NT Context: Matthew provides the comprehensive context by which we see all God’s creation and salvation completed in Jesus, and all the parts of our lives—work, family, friends, memories, dreams—also completed in Jesus. Lacking such a context, we are in danger of seeing Jesus as a mere diversion from the concerns announced in the newspapers. Nothing could be further from the truth. Meditate on the passage, noting a few words or a phrase that stood out. Take them to God in prayer.
OT Context: First, God. God is the subject of life. God is foundational for living. If we don’t have a sense of the primacy of God, we will never get it right, get life right, get our lives right. Not God at the margins; not God as an option; not God on the weekends. God at center and circumference; God first and last; God, God, God. Genesis gets us off on the right foot. Genesis pulls us into a sense of reality that is God-shaped and God-filled. It gives us a vocabulary for speaking accurately and comprehensively about our lives, where we come from and where we are going, what we think and what we do, the people we live with and how to get along with them, the troubles we find ourselves in and the blessings that keep arriving. Reflect on the passage. Who was the original audience, and what was their situation? How is that relevant to you today?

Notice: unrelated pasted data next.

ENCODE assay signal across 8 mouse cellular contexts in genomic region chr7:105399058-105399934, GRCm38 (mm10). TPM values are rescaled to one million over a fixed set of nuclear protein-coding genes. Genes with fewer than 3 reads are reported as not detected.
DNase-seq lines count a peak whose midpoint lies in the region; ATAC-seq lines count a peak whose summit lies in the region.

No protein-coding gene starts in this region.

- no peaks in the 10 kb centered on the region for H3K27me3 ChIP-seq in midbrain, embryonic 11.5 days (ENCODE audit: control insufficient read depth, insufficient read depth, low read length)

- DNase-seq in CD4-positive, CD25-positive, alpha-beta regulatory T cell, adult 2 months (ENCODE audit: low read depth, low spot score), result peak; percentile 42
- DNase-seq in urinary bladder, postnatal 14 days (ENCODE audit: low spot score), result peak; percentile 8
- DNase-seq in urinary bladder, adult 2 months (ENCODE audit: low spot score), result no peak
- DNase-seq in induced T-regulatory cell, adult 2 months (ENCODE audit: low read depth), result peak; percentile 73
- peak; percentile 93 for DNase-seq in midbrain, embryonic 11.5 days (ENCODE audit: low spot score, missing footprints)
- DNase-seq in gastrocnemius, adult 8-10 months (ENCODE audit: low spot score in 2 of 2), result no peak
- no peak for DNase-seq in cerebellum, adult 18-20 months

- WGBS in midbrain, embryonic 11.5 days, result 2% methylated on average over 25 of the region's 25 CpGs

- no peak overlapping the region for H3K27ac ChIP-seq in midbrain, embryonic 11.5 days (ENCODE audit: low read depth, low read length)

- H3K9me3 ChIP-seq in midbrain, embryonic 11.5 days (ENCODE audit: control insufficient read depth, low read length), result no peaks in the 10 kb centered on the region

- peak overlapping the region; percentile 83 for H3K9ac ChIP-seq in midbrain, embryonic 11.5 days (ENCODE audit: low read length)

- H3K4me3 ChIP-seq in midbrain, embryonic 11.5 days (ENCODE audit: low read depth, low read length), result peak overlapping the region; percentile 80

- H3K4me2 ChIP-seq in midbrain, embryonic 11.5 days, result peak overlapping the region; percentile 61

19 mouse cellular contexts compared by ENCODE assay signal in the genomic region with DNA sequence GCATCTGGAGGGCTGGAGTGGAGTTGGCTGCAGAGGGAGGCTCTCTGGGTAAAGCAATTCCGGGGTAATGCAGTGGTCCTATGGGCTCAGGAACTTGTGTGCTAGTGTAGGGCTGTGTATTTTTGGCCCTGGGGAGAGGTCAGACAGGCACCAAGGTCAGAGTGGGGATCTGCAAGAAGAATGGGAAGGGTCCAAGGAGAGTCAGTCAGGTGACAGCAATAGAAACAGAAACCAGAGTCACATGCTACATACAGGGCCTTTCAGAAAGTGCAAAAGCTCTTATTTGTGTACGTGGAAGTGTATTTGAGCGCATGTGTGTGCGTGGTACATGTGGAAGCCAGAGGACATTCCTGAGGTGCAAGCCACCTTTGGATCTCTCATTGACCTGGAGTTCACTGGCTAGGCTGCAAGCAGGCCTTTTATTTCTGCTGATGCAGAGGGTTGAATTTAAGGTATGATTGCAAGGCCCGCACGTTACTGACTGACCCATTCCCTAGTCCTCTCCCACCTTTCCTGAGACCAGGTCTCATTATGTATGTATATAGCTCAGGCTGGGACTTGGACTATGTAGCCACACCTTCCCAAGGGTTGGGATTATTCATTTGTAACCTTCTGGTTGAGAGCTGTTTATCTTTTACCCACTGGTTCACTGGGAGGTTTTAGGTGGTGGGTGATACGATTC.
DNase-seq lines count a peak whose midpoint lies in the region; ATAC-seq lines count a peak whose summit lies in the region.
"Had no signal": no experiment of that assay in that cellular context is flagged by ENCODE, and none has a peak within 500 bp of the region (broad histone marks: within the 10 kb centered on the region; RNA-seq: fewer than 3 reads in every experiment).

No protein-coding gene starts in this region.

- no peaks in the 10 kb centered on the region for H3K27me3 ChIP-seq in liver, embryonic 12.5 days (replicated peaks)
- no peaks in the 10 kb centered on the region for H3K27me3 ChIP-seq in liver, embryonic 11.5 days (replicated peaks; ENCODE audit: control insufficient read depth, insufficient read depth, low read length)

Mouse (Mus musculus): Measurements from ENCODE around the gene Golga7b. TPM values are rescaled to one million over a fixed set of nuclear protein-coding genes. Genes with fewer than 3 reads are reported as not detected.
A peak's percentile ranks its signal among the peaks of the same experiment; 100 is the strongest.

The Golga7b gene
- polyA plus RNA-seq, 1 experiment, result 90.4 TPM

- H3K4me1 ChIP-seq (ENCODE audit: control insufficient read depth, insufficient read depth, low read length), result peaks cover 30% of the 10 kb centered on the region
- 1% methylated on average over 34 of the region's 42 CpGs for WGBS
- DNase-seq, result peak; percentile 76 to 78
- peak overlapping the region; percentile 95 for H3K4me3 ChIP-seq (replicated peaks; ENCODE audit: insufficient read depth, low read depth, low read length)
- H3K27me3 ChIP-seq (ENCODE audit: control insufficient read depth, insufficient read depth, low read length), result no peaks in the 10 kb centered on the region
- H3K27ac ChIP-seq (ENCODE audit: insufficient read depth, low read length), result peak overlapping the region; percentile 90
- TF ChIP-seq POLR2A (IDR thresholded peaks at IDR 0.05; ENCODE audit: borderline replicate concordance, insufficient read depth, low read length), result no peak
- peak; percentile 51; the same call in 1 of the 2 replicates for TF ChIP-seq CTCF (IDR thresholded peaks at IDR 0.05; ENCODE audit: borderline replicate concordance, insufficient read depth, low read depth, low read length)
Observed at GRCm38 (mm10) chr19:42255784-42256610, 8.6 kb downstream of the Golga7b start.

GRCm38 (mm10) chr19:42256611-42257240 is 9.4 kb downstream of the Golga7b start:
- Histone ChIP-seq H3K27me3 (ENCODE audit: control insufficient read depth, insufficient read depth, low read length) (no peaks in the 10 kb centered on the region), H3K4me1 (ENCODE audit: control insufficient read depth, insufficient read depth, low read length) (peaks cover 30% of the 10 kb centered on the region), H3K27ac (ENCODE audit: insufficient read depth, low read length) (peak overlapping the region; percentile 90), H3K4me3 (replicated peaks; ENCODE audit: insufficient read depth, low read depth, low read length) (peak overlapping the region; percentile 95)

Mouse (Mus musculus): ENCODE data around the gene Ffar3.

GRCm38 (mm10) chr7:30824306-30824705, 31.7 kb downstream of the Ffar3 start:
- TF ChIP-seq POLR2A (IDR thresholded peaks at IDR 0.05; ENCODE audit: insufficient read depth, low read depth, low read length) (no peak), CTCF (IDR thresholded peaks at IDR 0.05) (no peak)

This section of the Devo focuses on the passage(s) from Sunday’s sermon. Use it to reflect upon the ways Christ has been working in your life this week. Makes a great midday reflection, or group discussion guide. Follow along with our Philippians Reading Plan + Study Guide as we all read Philippians every day this summer.
Read: Philippians 2 (and the whole letter if you have about 14 minutes)
Philippians 2:1-2 is a run-on sentence showing us the posture required to “live in a manner worthy of the gospel.” Here’s the posture: Unity.But before and as the basis for that unity, Paul lavishes us with the encouraging realities of the gospel.
Pause for a moment and read the first two verses again. Now close your eyes and turn them over slowly in your mind. Encouragement in Christ, comfort from love, fellowship in the Spirit, and deep-hearted affection and sympathy. If we have these four, then we can begin to experience the sort of unity Paul describes in verse two.